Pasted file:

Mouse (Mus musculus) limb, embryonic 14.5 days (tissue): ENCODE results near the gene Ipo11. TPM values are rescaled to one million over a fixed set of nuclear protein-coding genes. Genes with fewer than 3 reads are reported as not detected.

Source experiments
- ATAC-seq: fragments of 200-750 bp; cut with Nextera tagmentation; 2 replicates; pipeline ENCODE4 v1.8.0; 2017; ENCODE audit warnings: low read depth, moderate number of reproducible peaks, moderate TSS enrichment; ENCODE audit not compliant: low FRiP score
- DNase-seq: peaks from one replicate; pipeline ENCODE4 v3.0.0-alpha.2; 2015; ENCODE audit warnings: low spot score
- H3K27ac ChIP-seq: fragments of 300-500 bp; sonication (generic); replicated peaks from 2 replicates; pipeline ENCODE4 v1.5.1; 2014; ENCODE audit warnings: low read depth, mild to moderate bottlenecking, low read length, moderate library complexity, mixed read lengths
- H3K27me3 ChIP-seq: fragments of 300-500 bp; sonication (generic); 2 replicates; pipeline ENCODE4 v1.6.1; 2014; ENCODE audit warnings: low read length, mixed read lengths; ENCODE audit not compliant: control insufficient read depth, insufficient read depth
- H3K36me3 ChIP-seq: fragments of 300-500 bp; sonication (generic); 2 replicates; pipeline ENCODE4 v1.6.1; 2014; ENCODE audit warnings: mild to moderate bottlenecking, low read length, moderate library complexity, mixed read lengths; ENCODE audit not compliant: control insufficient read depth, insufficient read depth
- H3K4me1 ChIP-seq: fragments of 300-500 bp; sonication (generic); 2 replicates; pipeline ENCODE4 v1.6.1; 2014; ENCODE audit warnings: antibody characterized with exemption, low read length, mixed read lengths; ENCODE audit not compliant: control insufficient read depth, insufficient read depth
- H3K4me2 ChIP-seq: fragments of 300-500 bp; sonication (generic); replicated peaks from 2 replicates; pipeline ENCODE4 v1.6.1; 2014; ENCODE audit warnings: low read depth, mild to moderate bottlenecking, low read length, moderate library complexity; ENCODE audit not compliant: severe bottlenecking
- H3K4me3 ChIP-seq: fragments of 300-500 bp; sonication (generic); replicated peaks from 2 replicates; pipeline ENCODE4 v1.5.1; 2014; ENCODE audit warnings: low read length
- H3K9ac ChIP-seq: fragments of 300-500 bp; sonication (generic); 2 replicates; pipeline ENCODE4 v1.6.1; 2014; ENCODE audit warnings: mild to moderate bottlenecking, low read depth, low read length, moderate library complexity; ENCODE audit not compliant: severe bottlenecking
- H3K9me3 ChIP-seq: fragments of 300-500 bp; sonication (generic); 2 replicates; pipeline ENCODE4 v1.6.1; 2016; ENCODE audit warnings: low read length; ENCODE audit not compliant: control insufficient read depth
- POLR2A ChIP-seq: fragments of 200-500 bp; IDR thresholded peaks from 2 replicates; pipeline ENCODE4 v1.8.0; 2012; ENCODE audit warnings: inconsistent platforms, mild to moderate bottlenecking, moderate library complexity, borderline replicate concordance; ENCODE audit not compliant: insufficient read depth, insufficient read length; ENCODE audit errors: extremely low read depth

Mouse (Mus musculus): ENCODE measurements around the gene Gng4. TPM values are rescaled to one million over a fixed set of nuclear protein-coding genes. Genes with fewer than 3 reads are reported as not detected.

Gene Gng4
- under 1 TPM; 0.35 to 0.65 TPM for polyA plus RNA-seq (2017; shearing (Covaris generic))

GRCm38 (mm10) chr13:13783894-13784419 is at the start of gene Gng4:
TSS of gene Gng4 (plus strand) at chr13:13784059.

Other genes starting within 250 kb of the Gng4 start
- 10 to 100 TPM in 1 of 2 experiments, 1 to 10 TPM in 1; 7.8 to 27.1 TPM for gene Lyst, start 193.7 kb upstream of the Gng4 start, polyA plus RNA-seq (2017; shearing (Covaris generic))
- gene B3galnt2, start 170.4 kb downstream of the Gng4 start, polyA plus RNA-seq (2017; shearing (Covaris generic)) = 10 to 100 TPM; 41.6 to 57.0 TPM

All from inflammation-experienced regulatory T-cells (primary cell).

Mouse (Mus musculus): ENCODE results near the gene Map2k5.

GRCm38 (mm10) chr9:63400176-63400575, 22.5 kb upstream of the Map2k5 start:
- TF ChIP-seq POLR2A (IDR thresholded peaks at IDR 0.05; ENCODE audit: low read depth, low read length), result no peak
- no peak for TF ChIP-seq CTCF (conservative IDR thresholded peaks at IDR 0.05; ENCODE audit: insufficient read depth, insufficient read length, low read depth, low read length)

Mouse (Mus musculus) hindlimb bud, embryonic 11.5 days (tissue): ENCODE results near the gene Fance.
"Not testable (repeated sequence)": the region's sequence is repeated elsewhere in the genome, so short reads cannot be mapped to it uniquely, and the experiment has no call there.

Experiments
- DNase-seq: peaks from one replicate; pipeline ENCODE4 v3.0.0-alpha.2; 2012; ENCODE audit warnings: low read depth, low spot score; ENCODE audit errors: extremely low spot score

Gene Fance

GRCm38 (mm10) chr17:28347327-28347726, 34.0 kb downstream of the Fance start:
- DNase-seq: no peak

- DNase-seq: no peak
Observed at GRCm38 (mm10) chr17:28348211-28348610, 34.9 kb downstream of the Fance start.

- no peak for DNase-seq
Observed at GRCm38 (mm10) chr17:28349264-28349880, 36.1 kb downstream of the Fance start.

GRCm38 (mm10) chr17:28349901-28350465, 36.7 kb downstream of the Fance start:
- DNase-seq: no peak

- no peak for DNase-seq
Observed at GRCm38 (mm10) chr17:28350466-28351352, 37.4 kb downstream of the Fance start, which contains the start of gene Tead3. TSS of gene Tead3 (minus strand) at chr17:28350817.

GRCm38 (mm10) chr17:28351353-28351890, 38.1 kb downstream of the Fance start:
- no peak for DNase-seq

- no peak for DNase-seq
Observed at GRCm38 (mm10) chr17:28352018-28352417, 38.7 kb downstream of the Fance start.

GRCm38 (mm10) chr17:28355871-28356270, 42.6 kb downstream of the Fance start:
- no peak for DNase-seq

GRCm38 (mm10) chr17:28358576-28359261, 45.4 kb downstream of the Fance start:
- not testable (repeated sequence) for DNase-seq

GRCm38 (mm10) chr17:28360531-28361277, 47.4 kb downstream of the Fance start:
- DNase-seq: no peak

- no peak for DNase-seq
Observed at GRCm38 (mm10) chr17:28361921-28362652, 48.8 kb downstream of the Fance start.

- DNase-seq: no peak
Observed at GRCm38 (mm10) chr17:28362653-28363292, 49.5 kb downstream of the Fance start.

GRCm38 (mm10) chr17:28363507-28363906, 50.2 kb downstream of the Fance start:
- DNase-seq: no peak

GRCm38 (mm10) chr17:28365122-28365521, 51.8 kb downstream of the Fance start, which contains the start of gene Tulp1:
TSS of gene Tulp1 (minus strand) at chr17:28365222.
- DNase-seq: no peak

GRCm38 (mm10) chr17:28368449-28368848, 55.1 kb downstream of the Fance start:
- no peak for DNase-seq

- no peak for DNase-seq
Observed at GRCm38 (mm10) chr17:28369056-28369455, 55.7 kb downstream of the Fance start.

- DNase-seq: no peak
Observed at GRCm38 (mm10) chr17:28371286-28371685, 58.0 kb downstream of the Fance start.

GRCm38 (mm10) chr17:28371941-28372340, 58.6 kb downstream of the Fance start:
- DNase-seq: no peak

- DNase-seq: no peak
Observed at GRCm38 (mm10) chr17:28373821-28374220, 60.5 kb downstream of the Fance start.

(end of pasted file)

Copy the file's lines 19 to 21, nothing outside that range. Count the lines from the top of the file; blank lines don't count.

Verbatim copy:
Other genes starting within 250 kb of the Gng4 start
- 10 to 100 TPM in 1 of 2 experiments, 1 to 10 TPM in 1; 7.8 to 27.1 TPM for gene Lyst, start 193.7 kb upstream of the Gng4 start, polyA plus RNA-seq (2017; shearing (Covaris generic))
- gene B3galnt2, start 170.4 kb downstream of the Gng4 start, polyA plus RNA-seq (2017; shearing (Covaris generic)) = 10 to 100 TPM; 41.6 to 57.0 TPM